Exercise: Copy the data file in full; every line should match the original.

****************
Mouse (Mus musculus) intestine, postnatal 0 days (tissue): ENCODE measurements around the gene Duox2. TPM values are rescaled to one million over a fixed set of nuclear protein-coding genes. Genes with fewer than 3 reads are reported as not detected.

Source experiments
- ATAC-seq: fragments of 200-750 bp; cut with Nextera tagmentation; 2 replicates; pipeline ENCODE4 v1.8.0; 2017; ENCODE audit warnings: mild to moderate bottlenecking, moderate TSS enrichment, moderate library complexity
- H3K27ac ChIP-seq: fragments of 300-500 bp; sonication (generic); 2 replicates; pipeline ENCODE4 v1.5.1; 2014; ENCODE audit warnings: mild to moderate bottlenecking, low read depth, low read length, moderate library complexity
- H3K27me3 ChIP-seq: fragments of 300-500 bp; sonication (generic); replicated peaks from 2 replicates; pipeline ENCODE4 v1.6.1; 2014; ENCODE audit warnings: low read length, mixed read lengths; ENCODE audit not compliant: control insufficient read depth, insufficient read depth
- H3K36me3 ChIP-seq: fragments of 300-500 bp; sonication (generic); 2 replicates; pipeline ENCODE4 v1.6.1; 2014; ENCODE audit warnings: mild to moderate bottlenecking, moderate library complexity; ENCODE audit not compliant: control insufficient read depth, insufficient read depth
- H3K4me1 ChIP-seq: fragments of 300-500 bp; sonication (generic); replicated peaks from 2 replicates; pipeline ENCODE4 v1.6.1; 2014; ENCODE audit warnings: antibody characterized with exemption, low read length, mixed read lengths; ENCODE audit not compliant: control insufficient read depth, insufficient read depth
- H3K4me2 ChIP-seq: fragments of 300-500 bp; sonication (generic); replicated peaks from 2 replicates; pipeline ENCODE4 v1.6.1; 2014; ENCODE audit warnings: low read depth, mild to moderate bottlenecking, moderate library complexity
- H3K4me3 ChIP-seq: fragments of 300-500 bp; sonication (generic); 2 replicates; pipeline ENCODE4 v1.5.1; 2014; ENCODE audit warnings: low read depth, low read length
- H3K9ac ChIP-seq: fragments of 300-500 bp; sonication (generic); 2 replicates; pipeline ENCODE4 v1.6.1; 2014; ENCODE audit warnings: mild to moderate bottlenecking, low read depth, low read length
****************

Mouse (Mus musculus) intestine, postnatal 0 days (tissue): ENCODE measurements around the gene Duox2. TPM values are rescaled to one million over a fixed set of nuclear protein-coding genes. Genes with fewer than 3 reads are reported as not detected.

Source experiments
- ATAC-seq: fragments of 200-750 bp; cut with Nextera tagmentation; 2 replicates; pipeline ENCODE4 v1.8.0; 2017; ENCODE audit warnings: mild to moderate bottlenecking, moderate TSS enrichment, moderate library complexity
- H3K27ac ChIP-seq: fragments of 300-500 bp; sonication (generic); 2 replicates; pipeline ENCODE4 v1.5.1; 2014; ENCODE audit warnings: mild to moderate bottlenecking, low read depth, low read length, moderate library complexity
- H3K27me3 ChIP-seq: fragments of 300-500 bp; sonication (generic); replicated peaks from 2 replicates; pipeline ENCODE4 v1.6.1; 2014; ENCODE audit warnings: low read length, mixed read lengths; ENCODE audit not compliant: control insufficient read depth, insufficient read depth
- H3K36me3 ChIP-seq: fragments of 300-500 bp; sonication (generic); 2 replicates; pipeline ENCODE4 v1.6.1; 2014; ENCODE audit warnings: mild to moderate bottlenecking, moderate library complexity; ENCODE audit not compliant: control insufficient read depth, insufficient read depth
- H3K4me1 ChIP-seq: fragments of 300-500 bp; sonication (generic); replicated peaks from 2 replicates; pipeline ENCODE4 v1.6.1; 2014; ENCODE audit warnings: antibody characterized with exemption, low read length, mixed read lengths; ENCODE audit not compliant: control insufficient read depth, insufficient read depth
- H3K4me2 ChIP-seq: fragments of 300-500 bp; sonication (generic); replicated peaks from 2 replicates; pipeline ENCODE4 v1.6.1; 2014; ENCODE audit warnings: low read depth, mild to moderate bottlenecking, moderate library complexity
- H3K4me3 ChIP-seq: fragments of 300-500 bp; sonication (generic); 2 replicates; pipeline ENCODE4 v1.5.1; 2014; ENCODE audit warnings: low read depth, low read length
- H3K9ac ChIP-seq: fragments of 300-500 bp; sonication (generic); 2 replicates; pipeline ENCODE4 v1.6.1; 2014; ENCODE audit warnings: mild to moderate bottlenecking, low read depth, low read length